Artisan, chic and retro are the first words that come to mind when describing Herban, the latest vegetarian concept to open up, and with it comes a little green oasis amid the concrete covered core of urban Taipei.
The design elements and craftsmanship that have gone into Herban, which is a play on the words herb and urban, are impeccable and made me want to hire their designer to redo my own home. It blends a contemporary industrial style, thanks to its concrete floors and tables, with little bits of the past and an environmentally conscious greener future.
Much of the seating and accenting is 70s-era vintage. The doors have been fashioned out of reclaimed wood and use parts from antique items like a cast iron Singer sewing machine. The ceiling is constructed from recycled wine crates, and even the bathroom sink is made from a used Harley Davidson engine.
My only complaint is that for evening, the interior lighting was a touch too bright. Outside, a small patio sits three large tables quietly tucked away in a nook off an alley. Sprawled across one wall are the words “eat with love,” and that’s what you do at Herban. Don’t let the word vegetarian fool you into thinking diet food. Big brunches, pasta, hearty sandwiches and decadent desserts are the bulk of the menu, along with craft beers and organic wines.
Herban is an ideal brunch spot despite offering few options. If you like stronger flavors go for the Spanish egg frittata (NT$310) as it was more heavily seasoned and loaded with vegetables, tomatoes being the most obvious, and almost soupy with melted cheese. The most popular dish among friends was the eggs benedict (NT$320). Piled high with avocados and cheese, the hollandaise was a bit too subtle. Most brunches come with a mixed green salad and sweet potato home fries.
Address: 27, Lane 101, Zhongxiao E Rd, Sec 4, Taipei City
Telephone: (02) 8773-7033
Open: Mondays to Friday from noon to 11pm, Saturday and Saturday from 11am to 11pm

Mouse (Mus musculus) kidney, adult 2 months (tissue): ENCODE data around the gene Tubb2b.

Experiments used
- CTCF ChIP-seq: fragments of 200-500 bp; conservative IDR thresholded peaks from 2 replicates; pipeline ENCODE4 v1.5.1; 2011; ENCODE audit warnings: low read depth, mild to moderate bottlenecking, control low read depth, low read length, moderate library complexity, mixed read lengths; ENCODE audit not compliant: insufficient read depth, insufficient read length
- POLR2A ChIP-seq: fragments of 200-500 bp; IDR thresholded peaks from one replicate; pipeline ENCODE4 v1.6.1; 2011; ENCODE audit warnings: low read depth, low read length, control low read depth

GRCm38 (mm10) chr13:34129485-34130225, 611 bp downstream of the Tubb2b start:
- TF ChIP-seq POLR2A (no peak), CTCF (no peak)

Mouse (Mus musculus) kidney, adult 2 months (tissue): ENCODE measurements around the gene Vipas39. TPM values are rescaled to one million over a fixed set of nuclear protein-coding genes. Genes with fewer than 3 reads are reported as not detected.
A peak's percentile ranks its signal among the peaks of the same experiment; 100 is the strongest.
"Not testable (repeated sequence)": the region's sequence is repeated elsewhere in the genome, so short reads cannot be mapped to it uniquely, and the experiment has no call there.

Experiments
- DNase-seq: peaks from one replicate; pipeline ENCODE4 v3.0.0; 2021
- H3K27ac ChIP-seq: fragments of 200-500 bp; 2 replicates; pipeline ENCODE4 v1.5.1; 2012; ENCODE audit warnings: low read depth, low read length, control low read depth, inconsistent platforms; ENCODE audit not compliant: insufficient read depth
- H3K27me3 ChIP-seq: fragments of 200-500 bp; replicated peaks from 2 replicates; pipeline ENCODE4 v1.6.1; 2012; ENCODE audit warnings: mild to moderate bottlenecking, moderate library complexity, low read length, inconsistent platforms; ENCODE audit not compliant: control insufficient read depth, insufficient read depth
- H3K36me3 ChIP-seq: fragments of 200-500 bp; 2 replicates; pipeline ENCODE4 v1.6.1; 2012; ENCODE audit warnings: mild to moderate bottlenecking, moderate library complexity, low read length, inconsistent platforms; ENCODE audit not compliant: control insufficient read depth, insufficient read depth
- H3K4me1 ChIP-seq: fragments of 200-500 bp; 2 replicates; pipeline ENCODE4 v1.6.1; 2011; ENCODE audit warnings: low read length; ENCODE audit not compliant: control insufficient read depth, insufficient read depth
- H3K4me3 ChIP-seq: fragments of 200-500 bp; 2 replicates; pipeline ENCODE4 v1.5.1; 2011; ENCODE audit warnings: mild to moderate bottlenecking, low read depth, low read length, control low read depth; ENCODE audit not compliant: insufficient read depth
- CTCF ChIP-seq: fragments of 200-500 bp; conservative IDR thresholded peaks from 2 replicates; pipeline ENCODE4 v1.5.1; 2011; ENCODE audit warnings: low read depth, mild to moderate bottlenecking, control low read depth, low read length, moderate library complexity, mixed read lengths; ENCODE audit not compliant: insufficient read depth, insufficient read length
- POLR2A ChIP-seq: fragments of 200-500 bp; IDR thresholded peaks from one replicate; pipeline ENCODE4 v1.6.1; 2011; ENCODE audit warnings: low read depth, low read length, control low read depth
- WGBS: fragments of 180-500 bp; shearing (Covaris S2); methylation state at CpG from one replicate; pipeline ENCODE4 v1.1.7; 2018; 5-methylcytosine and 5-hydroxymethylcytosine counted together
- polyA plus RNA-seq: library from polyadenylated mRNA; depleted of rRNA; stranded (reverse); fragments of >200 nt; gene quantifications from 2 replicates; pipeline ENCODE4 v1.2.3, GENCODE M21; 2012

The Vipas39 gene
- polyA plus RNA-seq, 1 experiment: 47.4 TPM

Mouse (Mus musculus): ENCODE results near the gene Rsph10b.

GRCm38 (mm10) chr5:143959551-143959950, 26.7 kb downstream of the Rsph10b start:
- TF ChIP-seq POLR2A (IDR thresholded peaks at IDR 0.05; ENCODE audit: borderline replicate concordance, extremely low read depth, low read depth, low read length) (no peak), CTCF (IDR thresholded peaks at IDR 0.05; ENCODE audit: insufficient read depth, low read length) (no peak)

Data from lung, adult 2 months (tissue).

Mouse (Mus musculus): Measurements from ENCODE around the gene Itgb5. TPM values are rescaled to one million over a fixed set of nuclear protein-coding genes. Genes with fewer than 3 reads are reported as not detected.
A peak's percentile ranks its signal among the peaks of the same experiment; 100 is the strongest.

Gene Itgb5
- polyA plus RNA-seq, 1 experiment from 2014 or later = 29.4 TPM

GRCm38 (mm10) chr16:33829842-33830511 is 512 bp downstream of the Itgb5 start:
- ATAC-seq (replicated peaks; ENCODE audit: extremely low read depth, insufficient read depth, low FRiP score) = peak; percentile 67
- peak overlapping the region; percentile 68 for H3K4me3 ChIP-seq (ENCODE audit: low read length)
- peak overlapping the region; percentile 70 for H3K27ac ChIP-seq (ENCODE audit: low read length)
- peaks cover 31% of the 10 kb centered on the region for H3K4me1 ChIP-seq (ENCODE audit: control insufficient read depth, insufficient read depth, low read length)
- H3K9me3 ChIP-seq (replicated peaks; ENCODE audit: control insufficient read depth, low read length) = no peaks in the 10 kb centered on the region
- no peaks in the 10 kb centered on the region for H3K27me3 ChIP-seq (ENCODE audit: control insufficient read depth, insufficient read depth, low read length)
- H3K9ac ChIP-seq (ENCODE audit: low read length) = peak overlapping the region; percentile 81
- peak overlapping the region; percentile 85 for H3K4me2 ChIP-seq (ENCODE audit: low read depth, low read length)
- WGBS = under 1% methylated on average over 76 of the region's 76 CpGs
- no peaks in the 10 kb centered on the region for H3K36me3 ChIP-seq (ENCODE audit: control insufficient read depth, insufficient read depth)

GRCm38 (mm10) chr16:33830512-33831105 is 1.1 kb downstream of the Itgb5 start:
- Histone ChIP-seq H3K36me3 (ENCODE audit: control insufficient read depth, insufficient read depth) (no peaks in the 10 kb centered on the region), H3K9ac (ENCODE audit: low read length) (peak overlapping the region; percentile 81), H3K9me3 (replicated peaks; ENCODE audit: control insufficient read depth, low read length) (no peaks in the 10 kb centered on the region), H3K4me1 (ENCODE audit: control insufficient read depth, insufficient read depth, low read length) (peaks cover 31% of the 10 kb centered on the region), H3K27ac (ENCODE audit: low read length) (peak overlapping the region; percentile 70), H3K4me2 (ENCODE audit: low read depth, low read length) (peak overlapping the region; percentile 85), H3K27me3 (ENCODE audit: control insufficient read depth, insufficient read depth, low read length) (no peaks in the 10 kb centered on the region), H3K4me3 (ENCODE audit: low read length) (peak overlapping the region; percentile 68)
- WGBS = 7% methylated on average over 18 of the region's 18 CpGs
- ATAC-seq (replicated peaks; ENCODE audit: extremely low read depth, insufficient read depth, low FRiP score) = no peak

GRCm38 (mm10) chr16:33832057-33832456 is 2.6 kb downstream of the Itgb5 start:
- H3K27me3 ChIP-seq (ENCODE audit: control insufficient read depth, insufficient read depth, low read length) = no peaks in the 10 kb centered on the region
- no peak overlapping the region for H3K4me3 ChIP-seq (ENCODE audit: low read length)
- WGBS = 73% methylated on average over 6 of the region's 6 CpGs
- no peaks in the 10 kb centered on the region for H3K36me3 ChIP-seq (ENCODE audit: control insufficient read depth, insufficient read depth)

Average meal: NT$500
Details: Chinese and English menu, credit cards accepted
On the net: www.facebook.com/herban.taipei
I was treated to a few bites of the cinnamon orange French toast (NT$330). It comes with a slice of orange on top, when I was hoping for more of an orange infused flavor. What I liked was that it’s only one piece so it’s not an overwhelming sweet plate and instead became savory when added with scrambled eggs, a heap of sauteed mushrooms and sweet potato home fries. The brunch portions are exceptionally generous, and also come with a coffee, tea, orange juice or milk.
If you are looking for something healthy, Herban offers a raw pad Thai (NT$240), which you can call a salad. The noodles are made up of julienned cucumbers and carrots and are lightly suffused with a peanut tamarind dressing. The defining herb is cilantro and with just the right amount of chili, this salad is exploding with piquant flavors.
For dinner, the spinach and ricotta fried wontons (NT$200) trump the spicy garlic mushrooms (NT$180) for an appetizer because of the exciting fusion with a mild mint chili dipping sauce, while the mushrooms had nothing special about them and were a bit dry. I didn’t try any of the grilled cheese sandwiches (NT$240 to NT$280) but they come served with a chunky tomato soup and fries.
There are a number of pastas to choose from. I had the spicy arrabiata (NT$290), choosing the homemade spinach noodles, and went with the suggested wine pairing (NT$180). Wine pairings are recommended for most dishes.
One of two mains is moussaka (NT$310) that, while good, might make a hardcore carnivore miss meat. The bechamel top is nicely crusted after baking and since it was predominately vegetables, it was rather light for being such a large dish. But the best bites I had came from my dining companion’s homemade gluten-free sweet potato gnocchi (NT$320), which can be made with a pasta sauce of your liking. Those few bites made me have major food envy because the gnocchi was sweet, light and a bit fluffy — not at all dense and doughy.